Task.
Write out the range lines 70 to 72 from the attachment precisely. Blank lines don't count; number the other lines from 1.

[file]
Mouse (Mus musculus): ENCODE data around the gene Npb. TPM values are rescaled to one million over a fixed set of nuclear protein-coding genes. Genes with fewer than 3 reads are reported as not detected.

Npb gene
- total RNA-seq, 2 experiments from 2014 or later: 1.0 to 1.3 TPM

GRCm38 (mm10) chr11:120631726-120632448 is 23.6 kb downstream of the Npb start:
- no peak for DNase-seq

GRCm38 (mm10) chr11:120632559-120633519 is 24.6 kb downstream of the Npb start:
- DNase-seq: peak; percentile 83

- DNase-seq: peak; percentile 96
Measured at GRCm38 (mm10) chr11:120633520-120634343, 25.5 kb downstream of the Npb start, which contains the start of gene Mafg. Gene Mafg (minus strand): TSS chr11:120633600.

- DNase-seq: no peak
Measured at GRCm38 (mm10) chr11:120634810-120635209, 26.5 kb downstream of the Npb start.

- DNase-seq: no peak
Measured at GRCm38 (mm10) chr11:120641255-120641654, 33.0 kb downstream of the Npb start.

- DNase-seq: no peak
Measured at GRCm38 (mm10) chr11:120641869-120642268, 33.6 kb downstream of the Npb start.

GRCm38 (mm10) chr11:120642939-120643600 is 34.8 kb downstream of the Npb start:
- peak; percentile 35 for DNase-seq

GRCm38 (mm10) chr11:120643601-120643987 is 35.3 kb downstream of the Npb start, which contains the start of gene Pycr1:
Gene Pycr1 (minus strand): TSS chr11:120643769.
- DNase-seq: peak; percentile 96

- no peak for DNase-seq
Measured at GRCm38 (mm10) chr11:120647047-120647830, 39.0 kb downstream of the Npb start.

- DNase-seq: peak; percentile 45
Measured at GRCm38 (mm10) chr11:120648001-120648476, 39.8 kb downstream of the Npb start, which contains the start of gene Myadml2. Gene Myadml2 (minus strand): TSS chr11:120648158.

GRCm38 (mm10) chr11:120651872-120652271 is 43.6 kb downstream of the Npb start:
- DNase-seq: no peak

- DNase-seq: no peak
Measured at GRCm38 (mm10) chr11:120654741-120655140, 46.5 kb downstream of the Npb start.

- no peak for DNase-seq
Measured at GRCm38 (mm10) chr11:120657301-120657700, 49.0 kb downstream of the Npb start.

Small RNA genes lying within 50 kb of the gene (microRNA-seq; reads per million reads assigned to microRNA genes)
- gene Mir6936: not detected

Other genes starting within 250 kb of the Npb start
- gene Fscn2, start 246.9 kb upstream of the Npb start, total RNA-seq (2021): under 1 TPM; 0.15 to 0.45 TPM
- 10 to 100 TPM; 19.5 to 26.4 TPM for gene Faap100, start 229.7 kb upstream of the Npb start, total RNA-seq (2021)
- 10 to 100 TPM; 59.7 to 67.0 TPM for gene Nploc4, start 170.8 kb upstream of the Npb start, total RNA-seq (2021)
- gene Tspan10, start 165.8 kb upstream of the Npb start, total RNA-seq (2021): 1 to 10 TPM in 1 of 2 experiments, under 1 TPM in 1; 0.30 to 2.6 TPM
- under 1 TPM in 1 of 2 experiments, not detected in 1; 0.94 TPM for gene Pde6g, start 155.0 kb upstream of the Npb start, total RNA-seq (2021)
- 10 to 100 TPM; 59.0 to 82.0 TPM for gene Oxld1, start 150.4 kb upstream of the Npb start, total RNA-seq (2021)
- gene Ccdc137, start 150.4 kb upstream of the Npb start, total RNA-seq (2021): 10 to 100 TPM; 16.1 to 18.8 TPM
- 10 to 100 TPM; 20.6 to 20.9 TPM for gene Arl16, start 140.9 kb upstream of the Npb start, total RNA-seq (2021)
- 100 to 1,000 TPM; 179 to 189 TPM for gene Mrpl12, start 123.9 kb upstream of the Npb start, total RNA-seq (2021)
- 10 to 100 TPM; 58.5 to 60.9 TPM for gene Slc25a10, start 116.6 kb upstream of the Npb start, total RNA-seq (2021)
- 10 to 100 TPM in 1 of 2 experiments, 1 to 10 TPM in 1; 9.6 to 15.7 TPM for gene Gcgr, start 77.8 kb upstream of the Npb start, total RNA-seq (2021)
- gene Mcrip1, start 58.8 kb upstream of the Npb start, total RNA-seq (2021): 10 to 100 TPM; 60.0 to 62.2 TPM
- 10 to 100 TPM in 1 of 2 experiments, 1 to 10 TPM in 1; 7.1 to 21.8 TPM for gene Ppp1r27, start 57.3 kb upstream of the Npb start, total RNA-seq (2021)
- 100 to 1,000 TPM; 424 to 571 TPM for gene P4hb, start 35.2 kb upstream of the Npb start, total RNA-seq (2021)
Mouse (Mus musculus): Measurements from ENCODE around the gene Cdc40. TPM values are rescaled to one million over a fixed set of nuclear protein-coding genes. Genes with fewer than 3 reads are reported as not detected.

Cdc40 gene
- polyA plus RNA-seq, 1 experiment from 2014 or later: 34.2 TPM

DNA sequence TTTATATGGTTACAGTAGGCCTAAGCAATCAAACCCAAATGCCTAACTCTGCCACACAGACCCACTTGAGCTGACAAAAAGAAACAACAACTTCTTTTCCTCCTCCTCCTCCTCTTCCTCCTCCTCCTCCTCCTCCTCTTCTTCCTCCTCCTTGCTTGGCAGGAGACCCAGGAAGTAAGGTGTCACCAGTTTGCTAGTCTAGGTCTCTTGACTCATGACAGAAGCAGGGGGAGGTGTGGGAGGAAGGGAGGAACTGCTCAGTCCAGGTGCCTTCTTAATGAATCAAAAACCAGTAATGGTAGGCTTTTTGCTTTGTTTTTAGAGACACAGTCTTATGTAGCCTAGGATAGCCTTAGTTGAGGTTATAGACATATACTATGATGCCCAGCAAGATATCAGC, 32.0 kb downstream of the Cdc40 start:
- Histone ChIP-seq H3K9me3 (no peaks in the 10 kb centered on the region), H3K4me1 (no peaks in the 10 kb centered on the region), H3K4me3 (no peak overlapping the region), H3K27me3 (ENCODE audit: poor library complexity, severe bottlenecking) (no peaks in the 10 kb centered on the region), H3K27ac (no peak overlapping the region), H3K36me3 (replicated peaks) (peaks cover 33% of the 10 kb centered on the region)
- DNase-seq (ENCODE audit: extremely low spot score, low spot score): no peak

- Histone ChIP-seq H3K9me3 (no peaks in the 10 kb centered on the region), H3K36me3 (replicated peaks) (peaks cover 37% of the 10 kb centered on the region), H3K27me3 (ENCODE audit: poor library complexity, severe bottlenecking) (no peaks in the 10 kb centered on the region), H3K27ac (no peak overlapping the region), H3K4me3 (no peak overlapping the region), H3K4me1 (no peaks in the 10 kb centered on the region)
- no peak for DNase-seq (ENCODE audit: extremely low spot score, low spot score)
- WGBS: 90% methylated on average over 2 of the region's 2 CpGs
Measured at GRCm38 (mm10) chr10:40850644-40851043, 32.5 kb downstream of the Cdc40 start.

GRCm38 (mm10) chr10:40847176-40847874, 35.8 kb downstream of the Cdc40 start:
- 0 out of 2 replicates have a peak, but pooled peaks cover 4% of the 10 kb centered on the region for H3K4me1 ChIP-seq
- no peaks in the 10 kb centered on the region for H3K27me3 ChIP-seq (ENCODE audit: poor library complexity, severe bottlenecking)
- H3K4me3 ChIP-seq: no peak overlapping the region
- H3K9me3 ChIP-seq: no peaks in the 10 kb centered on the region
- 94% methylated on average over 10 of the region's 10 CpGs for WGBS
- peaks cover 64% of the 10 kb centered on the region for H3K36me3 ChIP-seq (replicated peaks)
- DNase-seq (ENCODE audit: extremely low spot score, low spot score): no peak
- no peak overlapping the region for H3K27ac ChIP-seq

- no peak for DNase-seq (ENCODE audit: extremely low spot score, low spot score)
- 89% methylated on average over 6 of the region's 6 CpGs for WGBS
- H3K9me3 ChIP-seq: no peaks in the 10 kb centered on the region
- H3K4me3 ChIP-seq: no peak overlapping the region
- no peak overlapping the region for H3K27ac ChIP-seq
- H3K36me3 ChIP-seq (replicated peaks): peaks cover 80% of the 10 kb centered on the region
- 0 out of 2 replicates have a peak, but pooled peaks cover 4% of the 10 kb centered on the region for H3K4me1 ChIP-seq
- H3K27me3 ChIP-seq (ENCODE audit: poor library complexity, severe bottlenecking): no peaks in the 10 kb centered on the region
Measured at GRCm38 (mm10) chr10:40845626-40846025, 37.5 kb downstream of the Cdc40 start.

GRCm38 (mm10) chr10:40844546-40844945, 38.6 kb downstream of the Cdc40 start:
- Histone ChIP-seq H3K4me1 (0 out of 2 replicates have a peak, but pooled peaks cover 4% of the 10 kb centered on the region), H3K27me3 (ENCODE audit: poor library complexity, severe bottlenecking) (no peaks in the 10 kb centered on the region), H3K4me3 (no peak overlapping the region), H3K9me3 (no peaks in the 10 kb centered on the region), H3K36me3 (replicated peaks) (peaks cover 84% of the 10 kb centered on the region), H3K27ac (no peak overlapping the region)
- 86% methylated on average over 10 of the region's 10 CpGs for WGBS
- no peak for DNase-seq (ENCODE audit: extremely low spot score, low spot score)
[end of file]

- H3K4me3 ChIP-seq: no peak overlapping the region
- no peak overlapping the region for H3K27ac ChIP-seq
- H3K36me3 ChIP-seq (replicated peaks): peaks cover 80% of the 10 kb centered on the region